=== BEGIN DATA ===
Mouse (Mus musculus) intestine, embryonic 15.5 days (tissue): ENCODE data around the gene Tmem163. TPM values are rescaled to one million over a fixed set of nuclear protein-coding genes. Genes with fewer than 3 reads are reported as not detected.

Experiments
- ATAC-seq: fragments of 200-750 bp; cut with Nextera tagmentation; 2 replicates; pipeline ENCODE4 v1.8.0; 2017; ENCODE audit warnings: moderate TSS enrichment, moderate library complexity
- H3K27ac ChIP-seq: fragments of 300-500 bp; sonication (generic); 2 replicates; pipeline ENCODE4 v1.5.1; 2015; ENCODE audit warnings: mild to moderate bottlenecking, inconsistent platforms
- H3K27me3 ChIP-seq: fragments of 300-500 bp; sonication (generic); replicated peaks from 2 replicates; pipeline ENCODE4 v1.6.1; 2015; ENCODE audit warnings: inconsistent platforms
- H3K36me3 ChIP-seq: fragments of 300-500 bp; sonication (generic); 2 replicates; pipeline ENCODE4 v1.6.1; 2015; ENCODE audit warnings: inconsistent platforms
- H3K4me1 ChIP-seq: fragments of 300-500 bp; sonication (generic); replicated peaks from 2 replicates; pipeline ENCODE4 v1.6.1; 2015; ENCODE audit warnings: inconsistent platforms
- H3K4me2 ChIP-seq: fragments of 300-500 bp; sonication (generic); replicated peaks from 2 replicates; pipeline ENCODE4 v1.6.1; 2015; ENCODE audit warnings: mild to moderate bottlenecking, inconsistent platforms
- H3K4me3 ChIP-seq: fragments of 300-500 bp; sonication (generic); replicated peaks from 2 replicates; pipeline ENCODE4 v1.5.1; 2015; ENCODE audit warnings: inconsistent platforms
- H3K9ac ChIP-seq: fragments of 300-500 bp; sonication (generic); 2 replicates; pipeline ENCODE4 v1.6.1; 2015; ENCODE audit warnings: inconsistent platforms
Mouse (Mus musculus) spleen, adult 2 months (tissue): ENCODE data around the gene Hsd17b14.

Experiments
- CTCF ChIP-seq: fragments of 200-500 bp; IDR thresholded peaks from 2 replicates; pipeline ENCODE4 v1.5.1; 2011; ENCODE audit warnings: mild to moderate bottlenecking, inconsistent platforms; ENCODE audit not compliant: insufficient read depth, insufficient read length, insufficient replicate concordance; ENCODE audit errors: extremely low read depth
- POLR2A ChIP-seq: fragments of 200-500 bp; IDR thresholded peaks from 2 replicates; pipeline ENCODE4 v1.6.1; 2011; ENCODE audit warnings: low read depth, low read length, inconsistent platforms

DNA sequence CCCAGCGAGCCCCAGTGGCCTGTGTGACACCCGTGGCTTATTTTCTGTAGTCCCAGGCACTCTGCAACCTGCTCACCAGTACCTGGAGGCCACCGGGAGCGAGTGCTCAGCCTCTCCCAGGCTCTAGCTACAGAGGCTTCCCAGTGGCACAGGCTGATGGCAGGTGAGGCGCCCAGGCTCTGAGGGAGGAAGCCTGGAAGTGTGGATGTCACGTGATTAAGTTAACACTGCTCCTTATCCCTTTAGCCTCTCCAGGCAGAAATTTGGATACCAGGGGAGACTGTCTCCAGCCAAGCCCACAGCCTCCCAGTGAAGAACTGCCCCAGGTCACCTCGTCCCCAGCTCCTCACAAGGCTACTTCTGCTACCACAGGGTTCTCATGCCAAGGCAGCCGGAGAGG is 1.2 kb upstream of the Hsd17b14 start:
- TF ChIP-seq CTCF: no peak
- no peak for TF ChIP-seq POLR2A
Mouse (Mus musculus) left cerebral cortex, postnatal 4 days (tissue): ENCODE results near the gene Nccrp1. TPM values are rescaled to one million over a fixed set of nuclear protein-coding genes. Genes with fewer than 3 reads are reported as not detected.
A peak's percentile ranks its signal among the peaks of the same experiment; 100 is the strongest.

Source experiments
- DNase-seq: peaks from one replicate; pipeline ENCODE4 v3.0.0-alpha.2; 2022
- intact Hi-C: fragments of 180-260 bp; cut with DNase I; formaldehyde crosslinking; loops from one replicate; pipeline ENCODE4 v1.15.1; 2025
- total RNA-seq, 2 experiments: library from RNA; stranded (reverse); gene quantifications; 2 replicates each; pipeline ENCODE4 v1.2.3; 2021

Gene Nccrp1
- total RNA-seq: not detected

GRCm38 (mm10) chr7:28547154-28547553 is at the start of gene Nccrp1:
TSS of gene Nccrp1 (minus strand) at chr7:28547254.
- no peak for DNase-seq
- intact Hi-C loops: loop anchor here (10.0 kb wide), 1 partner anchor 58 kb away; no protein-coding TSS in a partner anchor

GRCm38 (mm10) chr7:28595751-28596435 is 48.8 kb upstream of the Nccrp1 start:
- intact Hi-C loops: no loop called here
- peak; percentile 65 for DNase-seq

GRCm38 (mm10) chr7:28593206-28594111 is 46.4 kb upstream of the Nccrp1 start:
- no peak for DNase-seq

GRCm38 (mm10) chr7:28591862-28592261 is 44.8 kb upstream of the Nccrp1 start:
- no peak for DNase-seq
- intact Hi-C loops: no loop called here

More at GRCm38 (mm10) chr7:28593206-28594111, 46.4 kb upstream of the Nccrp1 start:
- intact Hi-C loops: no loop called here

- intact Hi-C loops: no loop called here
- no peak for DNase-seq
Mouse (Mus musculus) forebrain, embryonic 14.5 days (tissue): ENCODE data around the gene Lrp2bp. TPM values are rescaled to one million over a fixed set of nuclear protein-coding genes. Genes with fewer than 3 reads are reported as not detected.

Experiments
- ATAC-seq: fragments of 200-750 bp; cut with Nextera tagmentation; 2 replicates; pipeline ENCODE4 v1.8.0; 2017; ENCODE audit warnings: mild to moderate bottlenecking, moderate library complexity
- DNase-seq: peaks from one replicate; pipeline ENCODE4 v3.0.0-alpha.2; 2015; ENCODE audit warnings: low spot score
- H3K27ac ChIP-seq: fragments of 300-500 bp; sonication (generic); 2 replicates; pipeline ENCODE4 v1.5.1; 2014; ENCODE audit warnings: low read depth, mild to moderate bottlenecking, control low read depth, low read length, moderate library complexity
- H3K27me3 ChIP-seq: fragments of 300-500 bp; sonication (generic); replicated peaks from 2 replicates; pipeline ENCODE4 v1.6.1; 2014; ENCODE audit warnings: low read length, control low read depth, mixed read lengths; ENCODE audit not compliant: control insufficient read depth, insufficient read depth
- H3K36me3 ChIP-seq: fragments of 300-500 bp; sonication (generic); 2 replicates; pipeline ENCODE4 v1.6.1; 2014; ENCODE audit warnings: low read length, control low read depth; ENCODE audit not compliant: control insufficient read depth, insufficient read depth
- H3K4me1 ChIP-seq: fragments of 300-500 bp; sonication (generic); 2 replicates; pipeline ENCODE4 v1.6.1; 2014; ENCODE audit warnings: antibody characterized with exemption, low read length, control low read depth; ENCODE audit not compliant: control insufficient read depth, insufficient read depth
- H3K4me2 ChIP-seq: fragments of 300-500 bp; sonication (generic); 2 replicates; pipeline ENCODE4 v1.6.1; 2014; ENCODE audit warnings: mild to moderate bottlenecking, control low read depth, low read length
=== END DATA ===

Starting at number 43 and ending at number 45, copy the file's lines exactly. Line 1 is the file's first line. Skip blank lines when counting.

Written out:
Experiments
- ATAC-seq: fragments of 200-750 bp; cut with Nextera tagmentation; 2 replicates; pipeline ENCODE4 v1.8.0; 2017; ENCODE audit warnings: mild to moderate bottlenecking, moderate library complexity
- DNase-seq: peaks from one replicate; pipeline ENCODE4 v3.0.0-alpha.2; 2015; ENCODE audit warnings: low spot score